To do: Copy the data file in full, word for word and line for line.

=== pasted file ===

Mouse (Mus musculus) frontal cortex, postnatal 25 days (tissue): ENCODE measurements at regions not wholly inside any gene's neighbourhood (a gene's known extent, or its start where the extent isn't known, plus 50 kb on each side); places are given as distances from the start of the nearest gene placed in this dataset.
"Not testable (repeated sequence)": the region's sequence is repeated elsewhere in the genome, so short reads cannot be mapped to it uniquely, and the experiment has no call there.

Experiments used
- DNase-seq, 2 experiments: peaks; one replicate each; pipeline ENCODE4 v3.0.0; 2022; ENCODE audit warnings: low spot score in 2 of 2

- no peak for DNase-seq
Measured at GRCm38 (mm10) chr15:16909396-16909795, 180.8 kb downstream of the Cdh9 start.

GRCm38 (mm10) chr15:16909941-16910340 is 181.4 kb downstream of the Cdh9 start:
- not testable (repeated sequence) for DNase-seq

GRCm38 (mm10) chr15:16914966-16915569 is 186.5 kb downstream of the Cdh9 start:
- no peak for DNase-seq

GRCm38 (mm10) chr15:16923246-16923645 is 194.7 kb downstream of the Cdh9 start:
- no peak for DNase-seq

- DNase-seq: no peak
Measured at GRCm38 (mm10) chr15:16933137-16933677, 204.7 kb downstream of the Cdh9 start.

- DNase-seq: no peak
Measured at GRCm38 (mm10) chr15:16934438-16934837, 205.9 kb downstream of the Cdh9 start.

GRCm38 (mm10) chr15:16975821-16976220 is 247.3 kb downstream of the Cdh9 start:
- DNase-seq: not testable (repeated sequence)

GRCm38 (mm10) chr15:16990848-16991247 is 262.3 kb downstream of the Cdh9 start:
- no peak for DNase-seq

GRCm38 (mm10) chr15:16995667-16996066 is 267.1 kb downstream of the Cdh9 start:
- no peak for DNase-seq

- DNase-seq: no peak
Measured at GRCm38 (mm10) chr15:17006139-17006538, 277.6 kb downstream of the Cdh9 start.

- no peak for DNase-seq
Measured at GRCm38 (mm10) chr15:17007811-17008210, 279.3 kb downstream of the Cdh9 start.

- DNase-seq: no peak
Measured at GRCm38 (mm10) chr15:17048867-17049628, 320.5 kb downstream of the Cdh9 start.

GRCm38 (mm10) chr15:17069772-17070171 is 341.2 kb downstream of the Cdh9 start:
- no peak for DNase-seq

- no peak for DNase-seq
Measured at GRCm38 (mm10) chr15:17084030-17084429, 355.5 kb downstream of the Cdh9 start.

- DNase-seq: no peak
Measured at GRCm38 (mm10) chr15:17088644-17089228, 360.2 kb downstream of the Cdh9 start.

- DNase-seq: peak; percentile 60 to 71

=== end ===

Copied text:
Mouse (Mus musculus) frontal cortex, postnatal 25 days (tissue): ENCODE measurements at regions not wholly inside any gene's neighbourhood (a gene's known extent, or its start where the extent isn't known, plus 50 kb on each side); places are given as distances from the start of the nearest gene placed in this dataset.
"Not testable (repeated sequence)": the region's sequence is repeated elsewhere in the genome, so short reads cannot be mapped to it uniquely, and the experiment has no call there.

Experiments used
- DNase-seq, 2 experiments: peaks; one replicate each; pipeline ENCODE4 v3.0.0; 2022; ENCODE audit warnings: low spot score in 2 of 2

- no peak for DNase-seq
Measured at GRCm38 (mm10) chr15:16909396-16909795, 180.8 kb downstream of the Cdh9 start.

GRCm38 (mm10) chr15:16909941-16910340 is 181.4 kb downstream of the Cdh9 start:
- not testable (repeated sequence) for DNase-seq

GRCm38 (mm10) chr15:16914966-16915569 is 186.5 kb downstream of the Cdh9 start:
- no peak for DNase-seq

GRCm38 (mm10) chr15:16923246-16923645 is 194.7 kb downstream of the Cdh9 start:
- no peak for DNase-seq

- DNase-seq: no peak
Measured at GRCm38 (mm10) chr15:16933137-16933677, 204.7 kb downstream of the Cdh9 start.

- DNase-seq: no peak
Measured at GRCm38 (mm10) chr15:16934438-16934837, 205.9 kb downstream of the Cdh9 start.

GRCm38 (mm10) chr15:16975821-16976220 is 247.3 kb downstream of the Cdh9 start:
- DNase-seq: not testable (repeated sequence)

GRCm38 (mm10) chr15:16990848-16991247 is 262.3 kb downstream of the Cdh9 start:
- no peak for DNase-seq

GRCm38 (mm10) chr15:16995667-16996066 is 267.1 kb downstream of the Cdh9 start:
- no peak for DNase-seq

- DNase-seq: no peak
Measured at GRCm38 (mm10) chr15:17006139-17006538, 277.6 kb downstream of the Cdh9 start.

- no peak for DNase-seq
Measured at GRCm38 (mm10) chr15:17007811-17008210, 279.3 kb downstream of the Cdh9 start.

- DNase-seq: no peak
Measured at GRCm38 (mm10) chr15:17048867-17049628, 320.5 kb downstream of the Cdh9 start.

GRCm38 (mm10) chr15:17069772-17070171 is 341.2 kb downstream of the Cdh9 start:
- no peak for DNase-seq

- no peak for DNase-seq
Measured at GRCm38 (mm10) chr15:17084030-17084429, 355.5 kb downstream of the Cdh9 start.

- DNase-seq: no peak
Measured at GRCm38 (mm10) chr15:17088644-17089228, 360.2 kb downstream of the Cdh9 start.

- DNase-seq: peak; percentile 60 to 71